Cal/OSHA Regulatory Roundup

2021 Business Issues Guide

Cal/OSHA Regulatory Roundup

What’s Coming for Businesses in 2021

The California Division of Occupational Safety and Health (Cal/OSHA) has been busy in the last few years. With the COVID-19 pandemic, Cal/OSHA has actually increased its activity and shows no signs of slowing down in 2021. Every business in California needs to monitor Cal/OSHA’s activity to ensure compliance. Here is a brief primer on some of the recent high-profile regulations coming out of Cal/OSHA that employers should be aware of heading into 2021—but this is by no means a full summary of the items that may be voted upon or commented upon in 2021.

COVID-19 Regulations in 2021

Guidance Documents

Looking back at 2020, we saw the rise of new “guidance documents” issued by Cal/OSHA with both general and industry-specific requirements for employers, under the authority of the existing Injury and Illness Protection Plan Regulation (California Code of Regulations, Title 8, Section 3203). Although Cal/OSHA had no specific COVID-19 regulation, these guidance documents provided a framework of guidance and best practices to employers facing uncertainty surrounding their COVID-19 obligations. As knowledge of COVID-19 has evolved, Cal/OSHA has updated the documents with new or different requirements.

One central strength (and also concern) for these guidance documents was their adaptability. They were often updated with little or no notice or discussion with stakeholders. To be clear—this was not unique to Cal/OSHA. Similar instructions were updated by the California Department of Public Health (CDPH) and local public health agencies with little or no notice throughout 2020, leading to frenzied attempts by employers across California to keep up to date.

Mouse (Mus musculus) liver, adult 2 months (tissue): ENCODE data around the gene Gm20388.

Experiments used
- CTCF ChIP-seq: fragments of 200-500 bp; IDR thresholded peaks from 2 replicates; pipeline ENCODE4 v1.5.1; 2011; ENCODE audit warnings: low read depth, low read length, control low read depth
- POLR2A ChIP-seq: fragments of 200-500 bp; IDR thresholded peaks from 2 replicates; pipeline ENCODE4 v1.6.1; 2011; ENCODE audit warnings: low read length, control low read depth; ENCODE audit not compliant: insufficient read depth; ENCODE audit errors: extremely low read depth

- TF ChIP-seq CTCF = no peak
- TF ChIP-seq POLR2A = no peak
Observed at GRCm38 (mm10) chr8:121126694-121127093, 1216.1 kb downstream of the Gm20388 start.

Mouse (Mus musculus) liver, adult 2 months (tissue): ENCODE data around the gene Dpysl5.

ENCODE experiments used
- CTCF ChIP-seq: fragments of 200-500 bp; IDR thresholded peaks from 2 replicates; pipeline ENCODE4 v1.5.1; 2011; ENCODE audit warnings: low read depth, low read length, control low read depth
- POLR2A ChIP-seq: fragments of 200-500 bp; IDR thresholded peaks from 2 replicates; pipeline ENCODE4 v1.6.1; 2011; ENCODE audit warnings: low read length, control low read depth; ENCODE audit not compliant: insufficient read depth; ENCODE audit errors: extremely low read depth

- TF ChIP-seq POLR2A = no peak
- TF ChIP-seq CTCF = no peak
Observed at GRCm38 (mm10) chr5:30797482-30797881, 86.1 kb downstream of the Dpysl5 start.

Thankfully, over the course of 2020, there was increasing coordination between Cal/OSHA and CDPH, and both agencies appear to be developing certain helpful norms when updating their guidance, such as explicitly identifying the new provisions and including the most recent date the document was revised. Being able to monitor and keep up with an evolving patchwork of guidance documents across local, state and federal agencies will certainly continue to challenge businesses throughout 2021.

COVID-19 Emergency Regulation

Cal/OSHA approved an emergency regulation on COVID-19 in November 2020 (California Code of Regulations, Title 8, Section 3205 et seq.). In an unprecedented regulatory process, stakeholders were given no public opportunity to comment before the Standards Board’s hearing and vote on November 19, 2020, and the text was made public only five business days prior to the vote. This stands in stark contrast with the emergency standard related to wildfire smoke (adopted in 2019) where there was an advisory committee process months before the final vote.

The resulting COVID-19 standard duplicated many provisions of the guidance documents, but also added considerable new requirements. Notable among them are the following:

• New sweeping testing obligations for employers to provide testing when “outbreaks” and “major outbreaks” (defined as three cases in a two-week period at a worksite, or 20 cases in a 30-day period) occur in a workplace.

• New sweeping obligations to exclude from the workplace and provide ongoing pay for COVID-19 cases and potentially exposed employees.

• New prescriptive requirements for employer-provided housing, including specifying six-foot distancing among beds and forbidding bunk beds and requiring that any isolation housing used to separate COVID-19 cases must include specific amenities, including “cooking facilities.”

• New prescriptive requirements for employer-provided transportation, including specifying three feet of distance among all occupants.

• Numerous terminology issues, including vague or inconsistent usage.

Heading into 2021, the Standards Board has already instructed the Division to hold an advisory committee and bring feedback to the Board on the emergency regulation by March 2021, and again four months later. This means that public and private employers need to be gathering feedback from their personnel and be prepared to raise the concerns to the Division with specific examples throughout 2021 as they work to comply.